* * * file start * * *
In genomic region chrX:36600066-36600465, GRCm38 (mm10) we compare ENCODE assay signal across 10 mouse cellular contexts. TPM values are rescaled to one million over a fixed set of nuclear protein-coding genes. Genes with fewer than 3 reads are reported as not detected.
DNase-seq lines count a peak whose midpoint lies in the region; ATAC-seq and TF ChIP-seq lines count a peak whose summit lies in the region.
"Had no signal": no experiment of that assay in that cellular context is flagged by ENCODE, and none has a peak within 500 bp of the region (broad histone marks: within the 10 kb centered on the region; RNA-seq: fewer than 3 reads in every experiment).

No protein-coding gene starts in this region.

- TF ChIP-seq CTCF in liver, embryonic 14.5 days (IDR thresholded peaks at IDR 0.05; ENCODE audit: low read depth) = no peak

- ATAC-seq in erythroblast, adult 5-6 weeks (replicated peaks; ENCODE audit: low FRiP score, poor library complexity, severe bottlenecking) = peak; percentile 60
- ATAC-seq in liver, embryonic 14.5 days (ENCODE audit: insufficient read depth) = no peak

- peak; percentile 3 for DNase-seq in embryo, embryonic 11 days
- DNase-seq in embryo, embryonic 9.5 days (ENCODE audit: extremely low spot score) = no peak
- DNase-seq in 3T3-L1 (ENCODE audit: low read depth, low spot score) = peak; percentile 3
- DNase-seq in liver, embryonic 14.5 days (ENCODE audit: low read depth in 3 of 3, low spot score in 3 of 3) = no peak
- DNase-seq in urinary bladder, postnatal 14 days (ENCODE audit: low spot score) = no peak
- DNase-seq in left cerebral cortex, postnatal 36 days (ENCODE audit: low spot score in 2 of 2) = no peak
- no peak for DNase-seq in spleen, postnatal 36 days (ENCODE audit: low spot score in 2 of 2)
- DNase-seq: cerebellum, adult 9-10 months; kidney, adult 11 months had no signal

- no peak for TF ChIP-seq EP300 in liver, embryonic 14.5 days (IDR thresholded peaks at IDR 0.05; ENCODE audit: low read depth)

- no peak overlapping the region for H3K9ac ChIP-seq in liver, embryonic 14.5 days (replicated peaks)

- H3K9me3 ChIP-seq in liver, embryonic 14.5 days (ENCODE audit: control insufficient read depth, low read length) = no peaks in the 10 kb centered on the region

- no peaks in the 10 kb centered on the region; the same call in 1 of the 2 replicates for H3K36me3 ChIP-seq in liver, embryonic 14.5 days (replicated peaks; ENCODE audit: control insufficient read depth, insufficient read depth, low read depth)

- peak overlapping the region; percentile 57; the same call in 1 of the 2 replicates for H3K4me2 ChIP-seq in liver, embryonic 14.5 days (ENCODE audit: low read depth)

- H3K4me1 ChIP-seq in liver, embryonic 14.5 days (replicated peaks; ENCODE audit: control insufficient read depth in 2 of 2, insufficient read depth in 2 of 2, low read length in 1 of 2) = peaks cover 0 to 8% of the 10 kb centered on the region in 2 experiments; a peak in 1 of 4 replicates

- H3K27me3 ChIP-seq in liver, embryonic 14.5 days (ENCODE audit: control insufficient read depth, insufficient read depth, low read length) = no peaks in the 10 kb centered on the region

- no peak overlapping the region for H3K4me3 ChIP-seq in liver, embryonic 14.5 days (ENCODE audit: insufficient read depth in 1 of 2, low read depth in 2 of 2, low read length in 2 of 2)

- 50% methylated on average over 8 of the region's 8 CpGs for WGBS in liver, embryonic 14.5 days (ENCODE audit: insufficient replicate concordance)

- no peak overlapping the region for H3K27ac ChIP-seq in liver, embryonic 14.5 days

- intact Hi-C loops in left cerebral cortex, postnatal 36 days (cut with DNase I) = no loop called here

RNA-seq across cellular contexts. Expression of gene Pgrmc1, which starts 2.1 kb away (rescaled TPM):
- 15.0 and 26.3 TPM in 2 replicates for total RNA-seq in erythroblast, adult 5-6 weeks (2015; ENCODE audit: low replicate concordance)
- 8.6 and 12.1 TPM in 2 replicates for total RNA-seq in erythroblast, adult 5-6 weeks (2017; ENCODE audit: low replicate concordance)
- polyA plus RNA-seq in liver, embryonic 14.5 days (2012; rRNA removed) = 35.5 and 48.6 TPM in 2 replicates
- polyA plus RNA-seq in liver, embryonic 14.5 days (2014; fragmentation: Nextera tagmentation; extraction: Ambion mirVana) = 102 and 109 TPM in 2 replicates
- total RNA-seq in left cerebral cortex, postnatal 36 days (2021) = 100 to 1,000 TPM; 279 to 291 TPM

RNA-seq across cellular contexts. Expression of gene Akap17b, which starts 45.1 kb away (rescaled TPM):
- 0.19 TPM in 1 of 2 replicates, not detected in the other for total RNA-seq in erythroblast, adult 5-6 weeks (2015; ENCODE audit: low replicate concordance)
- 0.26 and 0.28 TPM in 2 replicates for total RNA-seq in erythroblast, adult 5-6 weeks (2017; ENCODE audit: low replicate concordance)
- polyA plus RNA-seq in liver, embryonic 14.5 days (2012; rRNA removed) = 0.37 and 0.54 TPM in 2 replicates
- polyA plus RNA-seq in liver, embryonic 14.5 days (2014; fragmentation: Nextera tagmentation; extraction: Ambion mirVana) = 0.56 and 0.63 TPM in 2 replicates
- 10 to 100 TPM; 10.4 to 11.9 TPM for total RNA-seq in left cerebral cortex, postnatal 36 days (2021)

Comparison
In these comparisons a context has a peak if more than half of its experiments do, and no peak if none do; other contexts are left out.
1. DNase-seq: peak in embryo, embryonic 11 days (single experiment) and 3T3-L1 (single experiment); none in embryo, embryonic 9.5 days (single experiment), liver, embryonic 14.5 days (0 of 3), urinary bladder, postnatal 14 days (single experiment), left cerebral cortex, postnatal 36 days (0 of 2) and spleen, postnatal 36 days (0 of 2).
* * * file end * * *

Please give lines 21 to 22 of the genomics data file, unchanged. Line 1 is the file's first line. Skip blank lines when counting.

- H3K4me1 ChIP-seq in liver, embryonic 14.5 days (replicated peaks; ENCODE audit: control insufficient read depth in 2 of 2, insufficient read depth in 2 of 2, low read length in 1 of 2) = peaks cover 0 to 8% of the 10 kb centered on the region in 2 experiments; a peak in 1 of 4 replicates

- H3K27me3 ChIP-seq in liver, embryonic 14.5 days (ENCODE audit: control insufficient read depth, insufficient read depth, low read length) = no peaks in the 10 kb centered on the region